Paul M. Banas on Consumer Insights, Marketing Research, and the Digital Media Landscape
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Whatever You’ve Learned About Advertising Is Now Probably Wrong

From this January 18th article in Businessweek, a quote from a recent McKinsey Consulting report gave me a significant pause:

“Traditional TV advertising will be one-third as effective in 2010 as it was in 1990.”

I had to read that again.

Then I Googled the entire quote, and pulled up some more conclusions from the same study, this time from Marketing Vox:

“According to McKinsey, real ad spending on prime-time broadcast TV has increased over last decade by about 40 percent even as viewers have dropped almost 50 percent.

The Businessweek article goes on to show how just about everything that today’s CPG marketers have learned in their careers to effectively market their brands is rapidly becoming obsolete.

Media fragmentation, the rise of web based entertainment, and the drastically different media consumption patterns of young consumers are all significant factors.

Most traditional marketers have heard that the future of advertising is a two-way conversation, versus talking at consumers one-way. Most have also heard about the growing importance of word-of-mouth, engagement and viral advertising.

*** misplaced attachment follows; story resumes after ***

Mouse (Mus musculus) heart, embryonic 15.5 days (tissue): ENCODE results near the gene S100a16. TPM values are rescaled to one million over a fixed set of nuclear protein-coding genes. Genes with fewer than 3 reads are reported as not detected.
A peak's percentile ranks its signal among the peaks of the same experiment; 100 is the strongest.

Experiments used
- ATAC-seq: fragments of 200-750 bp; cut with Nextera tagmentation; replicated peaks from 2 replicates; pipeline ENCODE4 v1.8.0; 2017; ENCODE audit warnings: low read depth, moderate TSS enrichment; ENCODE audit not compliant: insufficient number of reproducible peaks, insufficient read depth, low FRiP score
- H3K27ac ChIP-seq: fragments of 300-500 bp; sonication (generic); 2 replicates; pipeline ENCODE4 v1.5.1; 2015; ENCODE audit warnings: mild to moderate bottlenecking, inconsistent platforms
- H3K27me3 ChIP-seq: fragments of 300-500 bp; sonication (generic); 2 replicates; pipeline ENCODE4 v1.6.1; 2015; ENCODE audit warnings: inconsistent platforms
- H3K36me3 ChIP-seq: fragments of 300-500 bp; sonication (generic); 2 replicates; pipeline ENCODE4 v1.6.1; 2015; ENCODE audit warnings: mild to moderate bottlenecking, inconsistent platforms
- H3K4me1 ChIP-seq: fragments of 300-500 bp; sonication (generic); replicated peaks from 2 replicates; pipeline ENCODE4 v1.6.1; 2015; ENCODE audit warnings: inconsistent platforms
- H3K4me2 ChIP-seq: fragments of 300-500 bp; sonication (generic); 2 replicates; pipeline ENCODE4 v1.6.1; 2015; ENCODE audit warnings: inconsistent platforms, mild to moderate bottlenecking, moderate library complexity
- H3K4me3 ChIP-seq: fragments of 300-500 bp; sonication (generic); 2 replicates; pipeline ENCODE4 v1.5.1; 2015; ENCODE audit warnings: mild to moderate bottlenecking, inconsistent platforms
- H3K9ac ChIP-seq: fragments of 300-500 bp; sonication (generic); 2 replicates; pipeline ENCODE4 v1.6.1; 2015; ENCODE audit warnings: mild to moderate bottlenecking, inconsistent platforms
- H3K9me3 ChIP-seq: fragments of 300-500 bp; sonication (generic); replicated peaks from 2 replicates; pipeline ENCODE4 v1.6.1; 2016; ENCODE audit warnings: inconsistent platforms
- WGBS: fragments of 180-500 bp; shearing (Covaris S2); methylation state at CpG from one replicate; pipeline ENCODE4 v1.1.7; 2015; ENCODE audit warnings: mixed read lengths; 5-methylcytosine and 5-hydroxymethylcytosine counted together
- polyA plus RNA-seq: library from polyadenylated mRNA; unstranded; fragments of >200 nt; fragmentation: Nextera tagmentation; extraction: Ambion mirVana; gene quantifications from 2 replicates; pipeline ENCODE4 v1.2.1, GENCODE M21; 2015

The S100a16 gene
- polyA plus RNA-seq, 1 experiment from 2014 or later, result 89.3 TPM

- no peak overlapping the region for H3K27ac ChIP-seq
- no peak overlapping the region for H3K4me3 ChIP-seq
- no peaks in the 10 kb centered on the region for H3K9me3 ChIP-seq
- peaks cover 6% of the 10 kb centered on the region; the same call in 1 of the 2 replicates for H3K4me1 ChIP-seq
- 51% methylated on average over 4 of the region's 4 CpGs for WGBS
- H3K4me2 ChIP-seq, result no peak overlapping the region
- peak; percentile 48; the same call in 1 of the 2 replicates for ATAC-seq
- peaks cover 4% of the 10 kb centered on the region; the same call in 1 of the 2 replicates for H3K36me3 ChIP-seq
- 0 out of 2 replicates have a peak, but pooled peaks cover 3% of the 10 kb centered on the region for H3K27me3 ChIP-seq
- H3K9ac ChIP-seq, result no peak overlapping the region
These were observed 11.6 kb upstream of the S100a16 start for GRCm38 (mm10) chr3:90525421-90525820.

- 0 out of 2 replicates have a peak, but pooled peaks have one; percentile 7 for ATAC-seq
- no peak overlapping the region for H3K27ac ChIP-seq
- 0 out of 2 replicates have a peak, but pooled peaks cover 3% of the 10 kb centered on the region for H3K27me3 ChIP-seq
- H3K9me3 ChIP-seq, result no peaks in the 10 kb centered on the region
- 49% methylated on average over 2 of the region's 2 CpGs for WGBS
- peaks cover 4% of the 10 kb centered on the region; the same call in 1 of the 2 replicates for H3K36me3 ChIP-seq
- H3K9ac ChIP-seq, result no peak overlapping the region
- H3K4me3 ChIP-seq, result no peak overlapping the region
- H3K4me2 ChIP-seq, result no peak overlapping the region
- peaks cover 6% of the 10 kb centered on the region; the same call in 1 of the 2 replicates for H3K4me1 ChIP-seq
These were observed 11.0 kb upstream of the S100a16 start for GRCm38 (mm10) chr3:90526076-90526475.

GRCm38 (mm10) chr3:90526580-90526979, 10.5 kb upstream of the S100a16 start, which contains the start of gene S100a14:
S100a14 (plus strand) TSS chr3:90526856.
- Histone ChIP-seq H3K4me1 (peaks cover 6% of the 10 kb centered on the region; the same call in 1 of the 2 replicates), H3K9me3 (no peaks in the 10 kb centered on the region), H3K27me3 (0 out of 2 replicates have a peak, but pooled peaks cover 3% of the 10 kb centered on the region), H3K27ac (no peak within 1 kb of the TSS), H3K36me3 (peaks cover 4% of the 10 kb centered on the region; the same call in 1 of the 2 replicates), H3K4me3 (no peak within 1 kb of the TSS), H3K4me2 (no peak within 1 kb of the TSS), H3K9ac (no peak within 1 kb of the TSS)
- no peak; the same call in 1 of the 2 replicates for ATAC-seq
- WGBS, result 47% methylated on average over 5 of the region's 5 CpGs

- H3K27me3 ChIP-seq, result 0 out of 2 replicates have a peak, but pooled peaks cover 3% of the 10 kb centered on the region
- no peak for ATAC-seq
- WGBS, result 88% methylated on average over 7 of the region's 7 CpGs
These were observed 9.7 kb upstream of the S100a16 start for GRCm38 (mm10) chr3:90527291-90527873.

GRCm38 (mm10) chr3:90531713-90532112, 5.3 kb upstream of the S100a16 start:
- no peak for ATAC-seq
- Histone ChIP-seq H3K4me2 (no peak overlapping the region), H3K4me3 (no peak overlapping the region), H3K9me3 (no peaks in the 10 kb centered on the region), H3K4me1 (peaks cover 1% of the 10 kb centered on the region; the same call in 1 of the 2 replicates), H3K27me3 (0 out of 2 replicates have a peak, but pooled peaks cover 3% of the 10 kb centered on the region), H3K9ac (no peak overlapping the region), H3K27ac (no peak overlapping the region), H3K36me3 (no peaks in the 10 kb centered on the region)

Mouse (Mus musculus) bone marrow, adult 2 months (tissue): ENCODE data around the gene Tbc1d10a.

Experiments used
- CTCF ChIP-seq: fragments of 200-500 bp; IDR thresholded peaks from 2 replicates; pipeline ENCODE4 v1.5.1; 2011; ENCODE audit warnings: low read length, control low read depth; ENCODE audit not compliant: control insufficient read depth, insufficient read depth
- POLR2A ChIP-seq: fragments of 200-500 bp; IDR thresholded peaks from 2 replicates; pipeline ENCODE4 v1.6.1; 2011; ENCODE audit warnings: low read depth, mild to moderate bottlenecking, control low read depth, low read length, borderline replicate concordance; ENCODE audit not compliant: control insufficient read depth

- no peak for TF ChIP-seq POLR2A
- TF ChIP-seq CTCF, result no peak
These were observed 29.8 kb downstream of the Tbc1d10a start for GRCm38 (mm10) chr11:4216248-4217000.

But if McKinsey is right in their forecast, these “emerging” techniques and forms of advertising will be anything but emerging in a couple of years.

In fact, they may be the only things that work.

2 comments

1 robojiannis { 01.29.08 at 10:22 am }

I think I read a similar opinion at Weinberger’s book ‘Small pieces loosely joined’.
In the internet era, people tend to trust more their friends and acquaintances than traditional marketing and advertising.
Word of mouth has taken the place of marketing as we knew it and everyone tries to decode it now.

Anywho, a great read Weinberger’s book.Kind of utopic, but insightful.

2 Paul M. Banas { 02.04.08 at 7:02 am }

@robojiannis
I think that people always trusted word of mouth more. I think the internet has just enhanced the ability for word of mouth to spread wider and faster.

Thanks,

PMB

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